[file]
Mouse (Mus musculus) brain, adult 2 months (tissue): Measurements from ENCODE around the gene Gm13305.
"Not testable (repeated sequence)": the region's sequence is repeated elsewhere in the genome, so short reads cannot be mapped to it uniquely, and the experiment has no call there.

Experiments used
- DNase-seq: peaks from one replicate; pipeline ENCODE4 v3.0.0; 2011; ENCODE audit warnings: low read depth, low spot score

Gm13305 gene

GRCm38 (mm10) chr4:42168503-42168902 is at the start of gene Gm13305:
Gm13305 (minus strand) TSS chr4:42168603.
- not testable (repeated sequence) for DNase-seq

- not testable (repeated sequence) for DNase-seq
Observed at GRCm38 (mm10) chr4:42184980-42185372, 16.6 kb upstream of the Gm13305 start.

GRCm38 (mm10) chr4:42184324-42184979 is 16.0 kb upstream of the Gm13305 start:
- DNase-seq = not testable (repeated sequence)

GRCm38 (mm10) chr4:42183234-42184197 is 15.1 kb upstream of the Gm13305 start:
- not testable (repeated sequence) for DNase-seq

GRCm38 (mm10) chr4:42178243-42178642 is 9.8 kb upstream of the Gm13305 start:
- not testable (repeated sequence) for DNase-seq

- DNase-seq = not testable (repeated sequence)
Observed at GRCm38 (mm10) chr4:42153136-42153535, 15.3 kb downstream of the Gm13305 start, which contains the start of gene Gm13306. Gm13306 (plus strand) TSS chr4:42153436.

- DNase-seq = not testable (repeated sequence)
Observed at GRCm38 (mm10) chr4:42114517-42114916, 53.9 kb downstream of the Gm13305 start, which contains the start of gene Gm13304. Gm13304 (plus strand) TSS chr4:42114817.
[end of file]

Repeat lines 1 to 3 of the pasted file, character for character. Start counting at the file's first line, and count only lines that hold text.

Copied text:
Mouse (Mus musculus) brain, adult 2 months (tissue): Measurements from ENCODE around the gene Gm13305.
"Not testable (repeated sequence)": the region's sequence is repeated elsewhere in the genome, so short reads cannot be mapped to it uniquely, and the experiment has no call there.

Experiments used